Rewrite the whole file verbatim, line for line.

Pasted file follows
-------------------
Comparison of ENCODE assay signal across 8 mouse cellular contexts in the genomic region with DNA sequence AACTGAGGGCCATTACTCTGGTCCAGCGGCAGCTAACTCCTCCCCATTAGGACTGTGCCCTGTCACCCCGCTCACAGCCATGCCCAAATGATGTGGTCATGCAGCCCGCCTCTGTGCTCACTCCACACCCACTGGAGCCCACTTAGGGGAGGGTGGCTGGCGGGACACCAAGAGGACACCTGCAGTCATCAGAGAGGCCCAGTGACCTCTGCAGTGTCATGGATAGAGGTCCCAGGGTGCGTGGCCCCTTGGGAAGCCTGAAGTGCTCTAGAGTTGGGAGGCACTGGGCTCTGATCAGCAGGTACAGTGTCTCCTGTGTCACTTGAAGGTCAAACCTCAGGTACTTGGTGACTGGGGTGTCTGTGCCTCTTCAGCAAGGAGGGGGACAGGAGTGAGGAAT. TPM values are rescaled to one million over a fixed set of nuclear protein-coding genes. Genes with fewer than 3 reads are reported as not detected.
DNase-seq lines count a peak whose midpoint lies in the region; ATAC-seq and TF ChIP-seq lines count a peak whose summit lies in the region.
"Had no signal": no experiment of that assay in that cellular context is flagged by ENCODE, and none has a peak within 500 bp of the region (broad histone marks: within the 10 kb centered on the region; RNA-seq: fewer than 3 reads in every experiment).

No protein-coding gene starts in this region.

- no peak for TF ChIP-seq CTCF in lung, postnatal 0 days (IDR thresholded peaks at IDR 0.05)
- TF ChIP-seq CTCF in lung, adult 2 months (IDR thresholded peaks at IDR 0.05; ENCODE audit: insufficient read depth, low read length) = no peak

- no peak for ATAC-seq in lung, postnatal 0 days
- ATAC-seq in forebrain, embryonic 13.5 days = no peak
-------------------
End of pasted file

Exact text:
Comparison of ENCODE assay signal across 8 mouse cellular contexts in the genomic region with DNA sequence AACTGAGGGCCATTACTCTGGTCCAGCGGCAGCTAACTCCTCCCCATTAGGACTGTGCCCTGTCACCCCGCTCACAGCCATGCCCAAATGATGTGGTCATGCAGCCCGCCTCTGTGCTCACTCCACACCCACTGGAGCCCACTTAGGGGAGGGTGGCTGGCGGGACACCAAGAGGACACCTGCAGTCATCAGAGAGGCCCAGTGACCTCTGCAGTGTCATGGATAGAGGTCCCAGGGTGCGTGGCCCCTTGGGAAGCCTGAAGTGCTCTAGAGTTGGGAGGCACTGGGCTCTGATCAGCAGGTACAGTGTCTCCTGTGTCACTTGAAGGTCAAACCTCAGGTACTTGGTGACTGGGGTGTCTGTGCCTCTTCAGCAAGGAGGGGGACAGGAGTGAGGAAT. TPM values are rescaled to one million over a fixed set of nuclear protein-coding genes. Genes with fewer than 3 reads are reported as not detected.
DNase-seq lines count a peak whose midpoint lies in the region; ATAC-seq and TF ChIP-seq lines count a peak whose summit lies in the region.
"Had no signal": no experiment of that assay in that cellular context is flagged by ENCODE, and none has a peak within 500 bp of the region (broad histone marks: within the 10 kb centered on the region; RNA-seq: fewer than 3 reads in every experiment).

No protein-coding gene starts in this region.

- no peak for TF ChIP-seq CTCF in lung, postnatal 0 days (IDR thresholded peaks at IDR 0.05)
- TF ChIP-seq CTCF in lung, adult 2 months (IDR thresholded peaks at IDR 0.05; ENCODE audit: insufficient read depth, low read length) = no peak

- no peak for ATAC-seq in lung, postnatal 0 days
- ATAC-seq in forebrain, embryonic 13.5 days = no peak